Theme: I believe the theme of Daniel can be summed up with two quotes:
“Its theme is to show how, by His providential guidance, His miraculous interventions, His foreknowledge and almighty power, the God of heaven controls and directs the forces of nature and the history of nations, the lives of Hebrew captives and of the mightiest of the kings of the earth, for the accomplishment of His divine and beneficent plans for His servants and people.” – Robert Dick Wilson
“In Daniel we have the revelation of the power and wisdom of the Lord God in the government of the world to the end of the days.” – G. Campbell Morgan Date: Daniel covers about 72-75 years – from the third year of King Jehoiakim (1:1, 2) to the third year of Cyrus (10:1). (approximately 606-536 B.C.)
Author: Daniel (lit.) “God is my Judge”, was a statesman of integrity in the court/service of heathen kings. Captured as a young person by Nebuchadnezzar in 605, he remained for the rest of his life a government official and a prophet of the true God. Though Jesus Christ Himself identified Daniel as a prophet, since he never “officially” occupied the prophetic office, this book authored by him, is found in the third division of the Hebrew Bible, “The Writings” rather than in the second “The Prophets”.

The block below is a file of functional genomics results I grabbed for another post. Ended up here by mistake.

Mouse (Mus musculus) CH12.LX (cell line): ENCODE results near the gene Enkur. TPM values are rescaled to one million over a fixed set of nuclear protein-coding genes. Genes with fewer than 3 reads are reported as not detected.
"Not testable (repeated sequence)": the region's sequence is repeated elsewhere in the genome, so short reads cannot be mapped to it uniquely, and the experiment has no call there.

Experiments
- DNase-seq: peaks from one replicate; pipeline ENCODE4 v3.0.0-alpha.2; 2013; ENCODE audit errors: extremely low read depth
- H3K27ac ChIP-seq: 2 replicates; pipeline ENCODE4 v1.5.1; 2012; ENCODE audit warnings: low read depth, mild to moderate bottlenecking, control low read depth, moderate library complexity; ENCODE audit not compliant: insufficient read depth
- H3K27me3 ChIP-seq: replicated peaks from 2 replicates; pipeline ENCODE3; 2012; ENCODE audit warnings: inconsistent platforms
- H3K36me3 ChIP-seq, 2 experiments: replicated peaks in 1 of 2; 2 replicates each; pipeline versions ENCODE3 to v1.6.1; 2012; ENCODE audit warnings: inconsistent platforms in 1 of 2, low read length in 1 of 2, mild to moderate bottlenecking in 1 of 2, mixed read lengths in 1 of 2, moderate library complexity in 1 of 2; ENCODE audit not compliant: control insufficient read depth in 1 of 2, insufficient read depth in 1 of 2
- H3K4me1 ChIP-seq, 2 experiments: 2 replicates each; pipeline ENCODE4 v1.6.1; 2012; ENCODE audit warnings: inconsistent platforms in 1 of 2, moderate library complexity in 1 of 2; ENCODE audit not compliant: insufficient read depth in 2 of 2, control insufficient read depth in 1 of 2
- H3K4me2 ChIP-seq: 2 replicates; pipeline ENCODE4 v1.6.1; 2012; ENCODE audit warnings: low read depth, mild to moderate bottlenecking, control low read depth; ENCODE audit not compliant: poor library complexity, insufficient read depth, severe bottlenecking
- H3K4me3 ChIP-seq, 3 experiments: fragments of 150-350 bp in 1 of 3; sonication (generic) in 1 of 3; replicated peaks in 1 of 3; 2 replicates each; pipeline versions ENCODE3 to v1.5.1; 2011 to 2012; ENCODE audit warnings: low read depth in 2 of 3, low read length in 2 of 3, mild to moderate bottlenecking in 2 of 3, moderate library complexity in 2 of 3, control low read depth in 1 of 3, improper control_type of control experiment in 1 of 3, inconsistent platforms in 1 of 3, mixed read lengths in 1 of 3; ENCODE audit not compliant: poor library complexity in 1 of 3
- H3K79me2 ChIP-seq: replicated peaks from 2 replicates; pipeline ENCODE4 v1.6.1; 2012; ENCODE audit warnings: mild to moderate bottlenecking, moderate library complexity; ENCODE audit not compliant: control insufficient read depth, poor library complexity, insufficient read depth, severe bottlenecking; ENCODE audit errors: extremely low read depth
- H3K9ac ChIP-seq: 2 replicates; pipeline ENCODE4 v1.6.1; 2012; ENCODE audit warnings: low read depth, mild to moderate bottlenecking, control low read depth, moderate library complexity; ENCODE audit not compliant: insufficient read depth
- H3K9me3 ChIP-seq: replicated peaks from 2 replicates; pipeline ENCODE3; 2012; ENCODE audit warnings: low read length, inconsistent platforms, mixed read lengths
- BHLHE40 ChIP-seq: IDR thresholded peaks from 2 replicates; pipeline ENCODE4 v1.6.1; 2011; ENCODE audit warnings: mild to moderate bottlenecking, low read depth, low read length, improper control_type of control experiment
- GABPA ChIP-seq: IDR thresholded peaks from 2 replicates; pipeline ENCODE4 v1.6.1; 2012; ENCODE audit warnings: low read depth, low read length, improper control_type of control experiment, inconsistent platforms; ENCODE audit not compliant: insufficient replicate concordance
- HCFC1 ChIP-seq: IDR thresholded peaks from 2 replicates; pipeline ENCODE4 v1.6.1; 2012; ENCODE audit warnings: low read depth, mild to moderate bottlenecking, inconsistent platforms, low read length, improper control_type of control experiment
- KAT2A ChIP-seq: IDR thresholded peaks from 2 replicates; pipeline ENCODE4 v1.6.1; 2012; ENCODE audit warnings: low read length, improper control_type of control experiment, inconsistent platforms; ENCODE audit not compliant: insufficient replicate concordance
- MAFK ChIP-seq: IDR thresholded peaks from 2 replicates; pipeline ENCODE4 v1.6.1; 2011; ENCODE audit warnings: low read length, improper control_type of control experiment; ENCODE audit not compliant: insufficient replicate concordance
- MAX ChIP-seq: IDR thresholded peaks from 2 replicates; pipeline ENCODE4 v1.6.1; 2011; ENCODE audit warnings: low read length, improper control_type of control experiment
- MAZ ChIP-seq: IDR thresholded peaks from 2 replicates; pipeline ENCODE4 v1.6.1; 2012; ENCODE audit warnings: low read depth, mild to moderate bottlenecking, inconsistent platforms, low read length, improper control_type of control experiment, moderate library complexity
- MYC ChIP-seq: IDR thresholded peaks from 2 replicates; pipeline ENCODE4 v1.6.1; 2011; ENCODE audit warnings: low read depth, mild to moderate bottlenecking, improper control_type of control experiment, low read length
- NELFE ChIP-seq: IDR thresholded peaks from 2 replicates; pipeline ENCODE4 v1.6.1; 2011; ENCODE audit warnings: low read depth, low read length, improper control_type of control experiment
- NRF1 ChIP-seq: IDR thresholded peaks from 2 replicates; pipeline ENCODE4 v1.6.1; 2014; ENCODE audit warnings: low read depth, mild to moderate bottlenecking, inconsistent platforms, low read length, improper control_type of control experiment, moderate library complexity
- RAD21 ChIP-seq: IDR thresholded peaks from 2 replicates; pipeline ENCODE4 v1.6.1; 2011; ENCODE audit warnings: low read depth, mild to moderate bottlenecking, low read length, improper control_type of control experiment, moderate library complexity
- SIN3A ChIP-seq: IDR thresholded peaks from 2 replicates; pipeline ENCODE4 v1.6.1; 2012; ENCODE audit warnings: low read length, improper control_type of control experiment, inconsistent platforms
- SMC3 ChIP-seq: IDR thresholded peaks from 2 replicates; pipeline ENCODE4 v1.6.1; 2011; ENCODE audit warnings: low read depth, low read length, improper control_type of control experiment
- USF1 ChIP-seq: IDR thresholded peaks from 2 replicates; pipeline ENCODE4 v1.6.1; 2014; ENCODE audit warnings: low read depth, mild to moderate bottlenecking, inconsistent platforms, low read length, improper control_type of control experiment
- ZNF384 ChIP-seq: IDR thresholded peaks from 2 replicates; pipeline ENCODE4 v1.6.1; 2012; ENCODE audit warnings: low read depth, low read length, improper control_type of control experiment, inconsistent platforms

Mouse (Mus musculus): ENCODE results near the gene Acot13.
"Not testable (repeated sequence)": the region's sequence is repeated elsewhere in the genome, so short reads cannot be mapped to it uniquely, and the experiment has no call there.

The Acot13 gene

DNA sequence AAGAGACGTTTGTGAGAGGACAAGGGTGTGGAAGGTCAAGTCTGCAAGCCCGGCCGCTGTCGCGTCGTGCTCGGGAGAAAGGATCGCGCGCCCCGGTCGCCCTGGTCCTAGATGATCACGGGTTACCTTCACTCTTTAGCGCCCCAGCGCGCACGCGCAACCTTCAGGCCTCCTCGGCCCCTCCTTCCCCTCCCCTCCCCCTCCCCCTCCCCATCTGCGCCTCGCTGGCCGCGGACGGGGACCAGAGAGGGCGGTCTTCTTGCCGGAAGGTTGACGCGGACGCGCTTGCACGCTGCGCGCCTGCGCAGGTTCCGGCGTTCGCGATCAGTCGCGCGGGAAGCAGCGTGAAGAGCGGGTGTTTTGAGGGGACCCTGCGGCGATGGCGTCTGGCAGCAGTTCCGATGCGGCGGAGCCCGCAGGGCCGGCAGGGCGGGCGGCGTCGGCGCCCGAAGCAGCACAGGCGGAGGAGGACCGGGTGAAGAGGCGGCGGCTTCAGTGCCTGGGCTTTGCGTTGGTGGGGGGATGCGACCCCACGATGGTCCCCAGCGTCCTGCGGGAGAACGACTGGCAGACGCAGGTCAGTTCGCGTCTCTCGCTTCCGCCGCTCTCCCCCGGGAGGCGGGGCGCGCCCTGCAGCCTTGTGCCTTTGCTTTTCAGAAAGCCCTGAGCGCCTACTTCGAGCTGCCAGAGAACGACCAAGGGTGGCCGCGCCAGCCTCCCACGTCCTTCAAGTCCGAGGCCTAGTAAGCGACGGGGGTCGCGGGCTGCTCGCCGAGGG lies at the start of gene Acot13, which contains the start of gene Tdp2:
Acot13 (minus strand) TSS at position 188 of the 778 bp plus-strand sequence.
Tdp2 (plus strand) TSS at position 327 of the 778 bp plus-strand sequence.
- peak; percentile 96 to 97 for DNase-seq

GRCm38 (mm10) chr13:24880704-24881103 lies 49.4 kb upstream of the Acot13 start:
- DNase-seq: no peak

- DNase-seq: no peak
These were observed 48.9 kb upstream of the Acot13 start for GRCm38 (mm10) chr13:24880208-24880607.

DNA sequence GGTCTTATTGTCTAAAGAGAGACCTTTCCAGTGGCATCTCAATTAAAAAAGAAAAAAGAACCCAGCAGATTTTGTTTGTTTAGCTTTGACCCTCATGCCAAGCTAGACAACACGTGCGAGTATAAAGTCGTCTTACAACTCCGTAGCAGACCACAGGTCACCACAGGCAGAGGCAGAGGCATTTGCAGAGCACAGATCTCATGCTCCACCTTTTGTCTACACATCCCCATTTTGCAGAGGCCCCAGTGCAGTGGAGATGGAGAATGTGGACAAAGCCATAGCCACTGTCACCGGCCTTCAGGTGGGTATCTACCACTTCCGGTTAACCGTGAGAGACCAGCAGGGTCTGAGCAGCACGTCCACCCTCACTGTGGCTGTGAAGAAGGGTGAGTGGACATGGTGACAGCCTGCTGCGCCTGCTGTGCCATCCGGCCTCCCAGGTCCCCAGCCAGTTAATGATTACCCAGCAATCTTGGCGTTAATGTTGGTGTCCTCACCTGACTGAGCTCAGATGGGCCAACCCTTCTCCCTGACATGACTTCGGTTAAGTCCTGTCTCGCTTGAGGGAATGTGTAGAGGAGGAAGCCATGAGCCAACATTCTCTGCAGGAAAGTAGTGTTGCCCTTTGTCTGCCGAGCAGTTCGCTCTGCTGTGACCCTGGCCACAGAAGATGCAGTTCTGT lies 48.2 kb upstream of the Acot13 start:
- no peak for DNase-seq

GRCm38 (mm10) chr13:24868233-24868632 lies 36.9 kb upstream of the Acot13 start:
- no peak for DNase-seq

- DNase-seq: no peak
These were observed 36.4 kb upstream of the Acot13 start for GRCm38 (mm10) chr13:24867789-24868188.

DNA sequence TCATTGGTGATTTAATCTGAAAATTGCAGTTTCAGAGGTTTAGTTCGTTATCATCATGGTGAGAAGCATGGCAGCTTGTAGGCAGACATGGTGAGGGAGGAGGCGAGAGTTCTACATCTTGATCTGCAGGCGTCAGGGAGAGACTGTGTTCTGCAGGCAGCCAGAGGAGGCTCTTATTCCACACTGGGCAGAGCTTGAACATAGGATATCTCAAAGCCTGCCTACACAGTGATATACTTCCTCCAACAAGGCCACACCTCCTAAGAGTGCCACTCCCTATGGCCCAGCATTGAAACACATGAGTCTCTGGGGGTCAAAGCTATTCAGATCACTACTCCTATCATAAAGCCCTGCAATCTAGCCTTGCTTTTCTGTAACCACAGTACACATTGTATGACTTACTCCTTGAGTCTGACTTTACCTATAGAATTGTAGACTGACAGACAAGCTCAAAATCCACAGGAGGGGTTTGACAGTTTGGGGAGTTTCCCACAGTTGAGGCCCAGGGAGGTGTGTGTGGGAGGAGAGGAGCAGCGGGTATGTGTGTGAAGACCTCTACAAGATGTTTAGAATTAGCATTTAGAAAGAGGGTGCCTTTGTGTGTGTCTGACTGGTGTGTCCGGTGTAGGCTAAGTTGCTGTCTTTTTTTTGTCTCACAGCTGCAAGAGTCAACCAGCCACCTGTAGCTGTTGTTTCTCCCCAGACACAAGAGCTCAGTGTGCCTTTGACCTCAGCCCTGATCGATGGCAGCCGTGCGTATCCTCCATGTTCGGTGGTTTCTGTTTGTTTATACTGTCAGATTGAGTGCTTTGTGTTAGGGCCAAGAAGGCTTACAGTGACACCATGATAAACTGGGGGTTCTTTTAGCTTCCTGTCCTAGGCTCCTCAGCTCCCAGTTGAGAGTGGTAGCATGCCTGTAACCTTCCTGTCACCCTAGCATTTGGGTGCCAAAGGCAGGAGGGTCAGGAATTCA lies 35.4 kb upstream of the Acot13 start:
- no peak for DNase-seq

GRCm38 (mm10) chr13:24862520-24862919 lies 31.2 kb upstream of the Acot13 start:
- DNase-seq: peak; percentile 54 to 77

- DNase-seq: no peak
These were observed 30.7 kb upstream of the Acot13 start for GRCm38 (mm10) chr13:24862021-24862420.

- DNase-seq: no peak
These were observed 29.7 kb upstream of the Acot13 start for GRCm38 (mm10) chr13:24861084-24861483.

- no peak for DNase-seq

Daniel was a man “greatly beloved” (9:23; 10:11). As a prophet, he lived during the reigns of Nebuchadnezzar, Belshazzar, Darius and Cyrus but unlike the other prophets did not go around saying, “thus says the Lord.” Instead, he was primarily an interpreter of dreams, riddles, and in fact was the recipient of many visions himself. As a person, Daniel is spoken of, as a wise and righteous man (Ezekiel 14:14, 20; 28:3), was among the first of the Jewish captives carried to Babylon (1:1, 3, 6), and was prominently used of God in both the Babylonian and Persian kingdoms.